US abortions hit record low since Roe v Wade: Rates fell 24% in 10 years, CDC report reveals
- Abortion rates in the US have fallen steadily since 1981
- In 2016, they reached an historic record low since the 1973 Roe v Wade decision
- That year, 623,471 medical and surgical abortions were performed, a 2% decline from the previous year, the CDC reported Wednesday
- Experts say the decline is likely driven by adoption of longer acting birth control
Abortion rates continue fall in the US, decreasing by nearly a quarter in less than a decade, new Centers for Disease Control and Prevention (CDC) data reveal.
In 2016, a total of 623,471 abortions were performed in the US, declining two percent from the previous year.
The report authors dubbed the number, rate and ratio of abortions to live births ‘historic lows.’
Most experts argue that the declining abortion rates come too soon to reflect changes affected by abortion restrictions and bans enacted in conservative states.
Instead, the CDC scientists say the shift likely indicated that efforts to reduce unintended pregnancies – by encouraging the use of long-acting contraception, like IUDs – are working and driving the decrease in teen pregnancies reported by the CDC earlier today.
The number of abortions performed in the US fell 24 percent in just 10 years, the CDC reports
After abortion was federally legalized by the historic Roe v Wade Supreme Court decision in 1973, abortion rates rose steadily to reach a peak of nearly 30 per 1,000 women between 1980 and 1981, according to prior Guttmacher Institute research.
Since then, abortions have trended downward, hitting record lows year after year since 2007.
Abortions are most prevalent among women in their 20s, according to the new figures.
This means that this age-group is also largely responsible for the historic drop in abortion rates.
In contrast, teen abortion rates across the US are low. Medical and surgical abortions for 15- to 19-year-olds accounted for just 9.4 percent of all abortions. Only 0.3 percent were for girls under 15.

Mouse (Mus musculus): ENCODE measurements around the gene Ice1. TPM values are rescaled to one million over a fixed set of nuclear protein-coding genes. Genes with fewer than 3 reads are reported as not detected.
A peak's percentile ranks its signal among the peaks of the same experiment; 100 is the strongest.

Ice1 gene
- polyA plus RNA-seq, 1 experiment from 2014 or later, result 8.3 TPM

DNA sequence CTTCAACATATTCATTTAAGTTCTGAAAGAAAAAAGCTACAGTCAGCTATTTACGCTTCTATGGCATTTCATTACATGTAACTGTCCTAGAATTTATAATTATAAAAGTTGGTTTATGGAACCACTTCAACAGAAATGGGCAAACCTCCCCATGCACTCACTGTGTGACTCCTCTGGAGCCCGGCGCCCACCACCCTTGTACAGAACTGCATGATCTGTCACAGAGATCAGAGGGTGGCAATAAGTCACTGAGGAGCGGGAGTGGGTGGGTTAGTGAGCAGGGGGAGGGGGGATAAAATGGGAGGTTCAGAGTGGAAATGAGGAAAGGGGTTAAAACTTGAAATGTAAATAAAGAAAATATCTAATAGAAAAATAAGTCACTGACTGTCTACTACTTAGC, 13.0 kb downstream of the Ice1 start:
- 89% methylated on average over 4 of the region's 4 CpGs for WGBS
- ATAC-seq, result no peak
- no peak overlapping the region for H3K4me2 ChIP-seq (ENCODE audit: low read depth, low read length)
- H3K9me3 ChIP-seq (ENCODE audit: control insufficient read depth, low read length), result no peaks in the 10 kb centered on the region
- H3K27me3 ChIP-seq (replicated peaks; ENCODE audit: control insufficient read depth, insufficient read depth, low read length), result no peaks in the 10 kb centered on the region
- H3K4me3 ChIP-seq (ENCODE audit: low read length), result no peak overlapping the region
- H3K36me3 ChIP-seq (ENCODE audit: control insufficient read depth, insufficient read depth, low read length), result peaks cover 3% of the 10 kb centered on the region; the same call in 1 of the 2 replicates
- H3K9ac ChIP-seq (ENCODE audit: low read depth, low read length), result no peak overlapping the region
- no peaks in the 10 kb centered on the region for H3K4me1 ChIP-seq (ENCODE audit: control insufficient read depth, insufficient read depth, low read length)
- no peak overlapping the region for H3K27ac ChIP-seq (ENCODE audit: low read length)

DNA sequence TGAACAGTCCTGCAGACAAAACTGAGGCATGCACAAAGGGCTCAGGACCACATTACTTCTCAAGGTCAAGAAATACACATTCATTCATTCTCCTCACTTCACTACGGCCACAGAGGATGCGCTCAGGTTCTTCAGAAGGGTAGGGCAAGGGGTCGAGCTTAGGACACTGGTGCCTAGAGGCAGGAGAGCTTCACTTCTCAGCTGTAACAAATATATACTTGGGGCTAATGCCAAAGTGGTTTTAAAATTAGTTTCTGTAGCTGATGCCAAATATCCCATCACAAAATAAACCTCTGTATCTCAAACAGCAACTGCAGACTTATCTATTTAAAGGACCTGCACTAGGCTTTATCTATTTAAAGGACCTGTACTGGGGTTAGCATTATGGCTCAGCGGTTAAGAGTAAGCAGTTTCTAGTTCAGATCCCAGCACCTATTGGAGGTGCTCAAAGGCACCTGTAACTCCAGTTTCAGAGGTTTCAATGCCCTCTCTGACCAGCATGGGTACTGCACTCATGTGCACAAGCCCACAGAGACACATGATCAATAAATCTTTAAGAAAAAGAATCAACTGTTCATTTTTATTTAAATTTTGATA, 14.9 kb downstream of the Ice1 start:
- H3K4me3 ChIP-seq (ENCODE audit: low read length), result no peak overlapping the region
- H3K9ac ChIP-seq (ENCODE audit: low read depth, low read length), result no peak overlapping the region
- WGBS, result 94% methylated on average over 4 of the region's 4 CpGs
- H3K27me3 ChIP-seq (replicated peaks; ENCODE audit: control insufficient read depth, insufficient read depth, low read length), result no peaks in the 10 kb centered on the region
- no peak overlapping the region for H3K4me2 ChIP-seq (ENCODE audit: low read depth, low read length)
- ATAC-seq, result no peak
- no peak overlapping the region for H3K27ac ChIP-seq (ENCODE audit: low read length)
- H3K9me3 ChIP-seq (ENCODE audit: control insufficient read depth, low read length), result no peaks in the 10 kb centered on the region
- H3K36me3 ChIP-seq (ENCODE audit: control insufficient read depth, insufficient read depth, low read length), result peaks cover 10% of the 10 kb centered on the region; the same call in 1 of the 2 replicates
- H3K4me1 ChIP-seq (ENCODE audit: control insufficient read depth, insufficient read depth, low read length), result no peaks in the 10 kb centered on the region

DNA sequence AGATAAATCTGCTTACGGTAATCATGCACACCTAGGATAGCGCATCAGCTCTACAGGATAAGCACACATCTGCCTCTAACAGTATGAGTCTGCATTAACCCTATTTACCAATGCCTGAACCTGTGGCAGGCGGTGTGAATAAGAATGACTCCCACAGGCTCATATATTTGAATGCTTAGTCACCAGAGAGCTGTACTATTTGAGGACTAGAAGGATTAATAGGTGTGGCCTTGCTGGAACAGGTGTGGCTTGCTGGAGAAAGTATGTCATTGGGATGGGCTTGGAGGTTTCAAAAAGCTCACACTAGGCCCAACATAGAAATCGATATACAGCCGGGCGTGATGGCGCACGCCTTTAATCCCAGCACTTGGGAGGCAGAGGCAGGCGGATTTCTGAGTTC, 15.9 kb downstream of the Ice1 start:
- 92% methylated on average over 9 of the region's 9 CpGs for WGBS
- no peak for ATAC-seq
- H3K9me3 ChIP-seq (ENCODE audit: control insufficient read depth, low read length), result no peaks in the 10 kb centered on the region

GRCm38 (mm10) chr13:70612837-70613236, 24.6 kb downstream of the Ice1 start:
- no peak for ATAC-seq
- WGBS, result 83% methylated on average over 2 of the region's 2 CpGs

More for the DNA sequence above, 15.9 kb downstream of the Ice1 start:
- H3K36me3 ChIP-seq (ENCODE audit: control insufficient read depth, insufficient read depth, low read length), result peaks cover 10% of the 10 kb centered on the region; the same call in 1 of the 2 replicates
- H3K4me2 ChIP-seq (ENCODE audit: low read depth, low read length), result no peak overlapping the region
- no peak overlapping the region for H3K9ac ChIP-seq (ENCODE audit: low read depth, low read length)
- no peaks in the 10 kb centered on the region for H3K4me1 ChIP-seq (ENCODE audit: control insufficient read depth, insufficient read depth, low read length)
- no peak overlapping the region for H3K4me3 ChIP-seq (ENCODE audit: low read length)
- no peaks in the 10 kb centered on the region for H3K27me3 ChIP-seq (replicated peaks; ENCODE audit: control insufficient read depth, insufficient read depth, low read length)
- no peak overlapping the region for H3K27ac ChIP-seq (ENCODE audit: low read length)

Between 2007 and 2016, the number abortions for teenagers decreased by 43 percent.
This is encouraging, and falls in line with the reduction in teen pregnancies reported by the CDC earlier on Wednesday.
Most of the abortions performed in 2017 – nearly 60 percent – were performed for women women who had already had one or two children.
Women who had never had abortions accounted for the second greatest proportion of abortions, at just over 40 percent.
Medical abortions – which involve taking a pair of drugs to terminate pregnancy, now account for almost 28 percent of all abortions.
About 60 percent are still done surgically.
The researchers also found that the majority of abortions performed early on in pregnancy.
‘Unintended pregnancy is the major contributor to induced abortion,’ the study authors noted.
‘Increasing access to and use of effective contraception can reduce unintended pregnancies and further reduce the number of abortions performed in the United States.’
And previous CDC research suggests that exactly that is happening.
During the period from 2011 to 2015, just eight percent of women were using long-acting reversible contraceptives (LARCs).
But by the period spanning 2015 to 2017, that rate had surged to 11.3 percent, an increase of over 40 percent.